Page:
Geopolitical Threats to 2023 Global Economy and Markets

By the Curmudgeon with Victor Sperandeo   


Geopolitical tensions dominated 2022.  Contrary to popular belief, they were far more important than what the Fed’s ultra-hawkish monetary policy did to crash markets and may yet do to weaken the U.S. and global economy.

Escalation of Russia’s war in Ukraine, Iran’s role in supplying drones to Russia, and the real threat of China invading Taiwan could collectively cause unprecedented world-wide havoc with severe disruptions of supply chains.  If unchecked by peace talks, these threats could lead to the potential end of civilization and life as we know it!

Several experts and respected world news sources weigh in with their take on these and other geopolitical hot spots they are watching closely in 2023.

War in Ukraine Risks, Charles Schwab:

An escalation by Russia could take the form of further large-scale attacks on civilian infrastructure or restrictions on export capacity through military constraints on the use of Black Sea shipping routes. More significantly, it may take the form of using prohibited nuclear, biological, or chemical weapons to defend what it sees as Russian territory, preemptively striking arms shipments to Ukraine by members of NATO, or drawing others into the conflict with either an intentional or unintentional strikes on neighboring countries.

Murray Gunn—Head of Global Research, Elliott Wave International:

“The main socioeconomic trend I will be following in 2023 is geopolitics. Russia’s invasion of Ukraine in February 2022 came after its clear negative trend in social mood. China too, has been experiencing a negative trend in social mood since then and so, with the territorial issue of Taiwan increasingly in the spotlight as well as other regional tensions, the probability of negative social actions is growing by the month.

European politics is also on my radar. In 2022, Italy elected its first far-right government since Mussolini and is now led by the country’s first female prime minister. Both are manifestations of the country’s 22-year negative trend in social mood. Without the full fiscal union that only a positive mood trend will bring, the European project will continue to come under pressure. As for the dis-United Kingdom, Scotland has promised to hold another vote on independence, perhaps in 2023, as the fallout from the Brexit vote in 2016 (a result of a 16-year negative mood trend) continues to ripple through society.”

Henry Kissinger warns against escalating Russia-Ukraine conflict, urges peace talks:

"In my view, a movement towards negotiations on peace needs to begin in the next two months or so. The outcome of the war should be outlined by them before it creates upheavals and tensions that will be even harder to overcome, particularly between the eventual relationship of Russia towards Europe and of Ukraine towards Europe," Kissinger said at the World Economic Forum in Davos, Switzerland.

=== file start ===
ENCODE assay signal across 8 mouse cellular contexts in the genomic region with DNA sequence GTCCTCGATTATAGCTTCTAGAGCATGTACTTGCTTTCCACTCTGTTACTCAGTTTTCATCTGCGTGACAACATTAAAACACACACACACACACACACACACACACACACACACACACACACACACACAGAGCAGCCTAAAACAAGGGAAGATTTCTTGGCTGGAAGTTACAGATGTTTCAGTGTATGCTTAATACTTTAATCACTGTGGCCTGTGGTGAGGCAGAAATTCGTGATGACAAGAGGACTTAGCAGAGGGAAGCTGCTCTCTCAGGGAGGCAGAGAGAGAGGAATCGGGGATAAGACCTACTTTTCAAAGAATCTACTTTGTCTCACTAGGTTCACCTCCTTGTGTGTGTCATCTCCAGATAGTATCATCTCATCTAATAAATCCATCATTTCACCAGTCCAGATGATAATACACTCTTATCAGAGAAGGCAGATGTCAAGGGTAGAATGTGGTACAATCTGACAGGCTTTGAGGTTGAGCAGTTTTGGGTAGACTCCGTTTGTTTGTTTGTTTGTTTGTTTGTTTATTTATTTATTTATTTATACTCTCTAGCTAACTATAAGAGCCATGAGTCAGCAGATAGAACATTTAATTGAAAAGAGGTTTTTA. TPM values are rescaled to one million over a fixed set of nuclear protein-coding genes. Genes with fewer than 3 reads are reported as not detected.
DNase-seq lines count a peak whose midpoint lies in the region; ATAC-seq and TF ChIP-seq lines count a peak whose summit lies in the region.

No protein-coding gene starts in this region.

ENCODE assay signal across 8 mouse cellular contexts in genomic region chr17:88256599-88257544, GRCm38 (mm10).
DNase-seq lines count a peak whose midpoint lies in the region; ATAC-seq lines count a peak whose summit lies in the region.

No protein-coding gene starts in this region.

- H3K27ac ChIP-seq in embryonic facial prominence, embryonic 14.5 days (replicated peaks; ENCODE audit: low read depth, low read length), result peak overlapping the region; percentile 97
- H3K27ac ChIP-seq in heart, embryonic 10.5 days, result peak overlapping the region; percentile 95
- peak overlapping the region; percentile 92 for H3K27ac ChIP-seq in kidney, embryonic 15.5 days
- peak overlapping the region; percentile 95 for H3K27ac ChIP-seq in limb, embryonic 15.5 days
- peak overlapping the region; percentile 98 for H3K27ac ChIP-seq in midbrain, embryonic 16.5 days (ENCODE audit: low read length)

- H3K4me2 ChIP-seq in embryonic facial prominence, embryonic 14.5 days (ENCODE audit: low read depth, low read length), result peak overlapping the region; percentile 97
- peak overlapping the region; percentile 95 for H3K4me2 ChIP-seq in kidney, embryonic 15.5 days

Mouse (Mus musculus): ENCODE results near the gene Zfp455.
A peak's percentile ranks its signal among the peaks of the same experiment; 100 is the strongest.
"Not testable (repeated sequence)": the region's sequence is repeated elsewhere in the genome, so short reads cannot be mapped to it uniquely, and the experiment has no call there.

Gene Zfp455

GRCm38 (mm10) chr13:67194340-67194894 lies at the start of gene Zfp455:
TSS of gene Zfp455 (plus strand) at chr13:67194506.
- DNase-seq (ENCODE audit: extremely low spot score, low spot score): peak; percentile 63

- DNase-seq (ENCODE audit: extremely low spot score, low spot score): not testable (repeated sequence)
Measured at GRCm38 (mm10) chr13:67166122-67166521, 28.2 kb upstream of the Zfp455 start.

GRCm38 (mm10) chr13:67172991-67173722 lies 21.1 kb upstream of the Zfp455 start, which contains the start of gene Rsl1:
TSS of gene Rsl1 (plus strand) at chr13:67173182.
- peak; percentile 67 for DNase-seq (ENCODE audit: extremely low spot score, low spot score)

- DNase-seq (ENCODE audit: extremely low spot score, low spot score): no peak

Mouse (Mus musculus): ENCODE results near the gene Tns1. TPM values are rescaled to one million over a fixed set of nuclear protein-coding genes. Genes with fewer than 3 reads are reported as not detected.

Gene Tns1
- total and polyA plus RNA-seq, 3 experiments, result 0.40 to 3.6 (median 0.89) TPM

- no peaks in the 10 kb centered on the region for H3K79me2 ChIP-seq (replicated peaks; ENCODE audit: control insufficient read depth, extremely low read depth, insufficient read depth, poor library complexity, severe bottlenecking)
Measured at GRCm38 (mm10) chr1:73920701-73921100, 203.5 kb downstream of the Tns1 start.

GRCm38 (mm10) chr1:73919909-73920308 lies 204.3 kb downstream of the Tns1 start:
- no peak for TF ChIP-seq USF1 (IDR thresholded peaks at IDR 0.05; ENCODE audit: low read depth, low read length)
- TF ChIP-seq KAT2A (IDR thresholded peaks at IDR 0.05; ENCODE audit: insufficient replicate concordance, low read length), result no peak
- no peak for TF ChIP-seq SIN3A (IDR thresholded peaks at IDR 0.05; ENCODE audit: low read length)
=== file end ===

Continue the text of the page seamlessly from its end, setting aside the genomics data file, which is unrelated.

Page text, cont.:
"Ideally, the dividing line should return to the status quo ante. I believe pursuing the war beyond that point could turn it into a war not about the freedom of Ukraine, which has been undertaken with great cohesion by NATO, but into a war against Russia itself, and so this seems to me to be the dividing line, that it is just impossible to define... It will be difficult."

“Who controls the food supply controls the people.  Who controls the energy can control whole continents. Who controls money can control the world.”

European Economy Hits Skids due to War in Ukraine:

The European Union (EU) continued its economic slowdown in the third quarter. High inflation, an energy crisis, a global slowdown, and tighter financing conditions were drags on EU growth. The war in Ukraine continues to take its toll on regional economies. High prices depressed consumer and business confidence and hampered energy-intensive industries. Emergency fiscal measures have offset some of the effects but at the cost of higher debt.

European energy crisis, Charles Schwab:

Tensions in the European energy market continue to loom large, with Russia suspending natural gas flows through the Nord Stream gas pipeline indefinitely and the European import ban and G7 price cap on Russian oil recently implemented. But adequate reserves, conservation of gas use, new Liquid Natural Gas (LNG) contracts, and a very mild start to Europe's winter weather have reduced the risk of an energy crisis in the form of forced rationing this winter. Markets have reassessed the risk, with natural gas prices in Europe having fallen sharply from their summer highs and European stocks rebounding in the fourth quarter.

Nonetheless, Europe's gas supply situation remains fragile, and a cold winter globally could result in increased consumption of gas combined with reduced availability of gas exports from the U.S., prompting shutdowns for Europe's industrial and automotive businesses.

Curmudgeon Note: A new wrinkle is Russia planning to ban oil sales to states that impose a price cap.  That would certainly worsen any European energy crisis.

Victor’s Comment:

Nothing is more gravely existential then this threat and it’s hardly discussed as a major problem in the mainstream media.   

The obvious consequence, assuming the world does not enter a WW III, is the end of Globalism due to the split of the East and West on world trade. In that case, we will have two different economic, monetary, and political systems that are getting further apart.

Rising Debt in Developing Economies:

Several are close to full-fledged financial crises! Around the globe, spiraling debt in low- and middle-income countries is threatening their pursuit of sustainable development. Between 70 percent and 85 percent of developing nations’ debt is in a foreign currency. So far in 2022, around 90 percent of countries have seen their currencies depreciate against the U.S. dollar. If the dollar strengthens further, it will make debt repayment prohibitive which risks multiple defaults.